Geopolitics

From Algiers To Ankara, A Warning To Authoritarian Leaders

In Algeria, the Bouteflika clan was driven out of power. In Turkey, Erdogan’s AKP has “only” lost ground in the big cities. In both cases, the government’s legitimacy is being deeply questioned, in a context of economic recession and democratic demands.

Anti-government protests in Algiers after long-serving president Abdelaziz Bouteflika resigned
Dominique Moisi

-Analysis-

PARIS — Turkey. Algeria. It is perfectly artificial to compare the political events that have occurred in these two countries. A simple defeat in municipal elections for the AKP, President Erdoğan's party, in Turkey; the end of a reign, that of the Bouteflika family, in Algeria.

However, there are interesting comparisons and contrasts to be drawn between the two situations, especially on the respective roles of the army and Islam.

To begin with, the events that have just occurred send out a warning to authoritarian regimes, or to those that are going down the authoritarian path: They are particularly vulnerable to the political and social consequences of their economies' poor performance.

Settling scores

"Buying" the stability of its people, as the Algerian authorities have done during the so-called "Arab spring" period, and then waving the scarecrow of civil war was not enough to contain the anger of the streets. The ruling power in Turkey can drape itself in the banner of a conservative but moderate Islam, and play with the Neo-Ottoman nostalgia of a significant part of its population; still, the Turkish lira fell by more than 30%. Growth and prosperity are no longer present.

Twenty years is simply too much for both powers, for both countries. In Algeria, a stroke made the "Dying king" an object of pity, if not ridicule. In Turkey, Recep Erdoğan lost the confidence of his voters not only in the capital Ankara, but also in the city that had watched him grow politically, Istanbul. A page is turning.

AKP has called for new elections in Istanbul — Photo: Xinhua/ZUMA

The most dramatic change in Algeria is not necessarily the most significant or important one in the long term. What is happening in Algeria in 2019 can be compared with the events that Romania experienced in 1989 — though it has been peaceful for now: a coup d"état masked as a revolution. It is too early to say, but celebrating the victory of the people is at best premature, and at worst a dangerous illusion. The president was made to resign, his entourage chased away, and for good measure, the "business clan" was punished very selectively. However, we are witnessing more of a form of settling scores between supporters of the system under the pressure of the street, than the disappearance of said system. The army has made a scapegoat of the Bouteflika clan, hoping to save time.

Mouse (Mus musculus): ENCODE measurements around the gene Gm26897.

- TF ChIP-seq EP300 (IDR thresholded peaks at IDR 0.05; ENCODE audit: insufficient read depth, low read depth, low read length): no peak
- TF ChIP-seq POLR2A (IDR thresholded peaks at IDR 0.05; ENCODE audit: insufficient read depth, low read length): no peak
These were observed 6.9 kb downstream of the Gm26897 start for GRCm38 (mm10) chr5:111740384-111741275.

In Turkey, the AKP will contest its humiliation for as long as possible, demanding a vote recount which — if done "according to the rules' — can only confirm the extent of its defeat. It is far too early, however, to politically bury Erdoğan. In the past, he has shown an ability to bounce back, a rare pugnacity. He is convinced that he is the only one who can embody a project of civilization, both Islamic and nationalist. He sees himself as Atatürk's "religious' heir.

Unlike Bouteflika, he is still relatively young and sound of mind. But the problem he faces is, ultimately, not so different from the one the Algerian authorities are facing. In the eyes of a significant part of the Turkish people, mainly in urban areas, power has lost its legitimacy. Erdoğan promised his people prosperity and glory. Prosperity is no longer there. Glory, through a decisive diplomatic role in the region, has never come. Ankara is more defensive — confronted as it can be by the rise of the Kurdish problem — than offensive.

Above all, there is a structural contradiction between Turkey's regional ambitions and its domestic policy imperatives. How can we rebuild an army that has been dismantled several times in its upper echelons, if not broken in its morale? Armament orders made to Russia, and no longer only to the United States, in addition to introducing an element of doubt about Ankara's loyalty to its allies, cannot remedy this. Erdoğan forced the army, through a series of purges, to become "the great silent". This expression, inspired by the French experience, does not adequately reflect the Turkish reality. The army, westernized by NATO, had become the main engine, if not the rampart, of the country's modernity and allegiance to the West. Even as the "temptation of the East" was increasingly embodied by Erdoğan​"s AKP.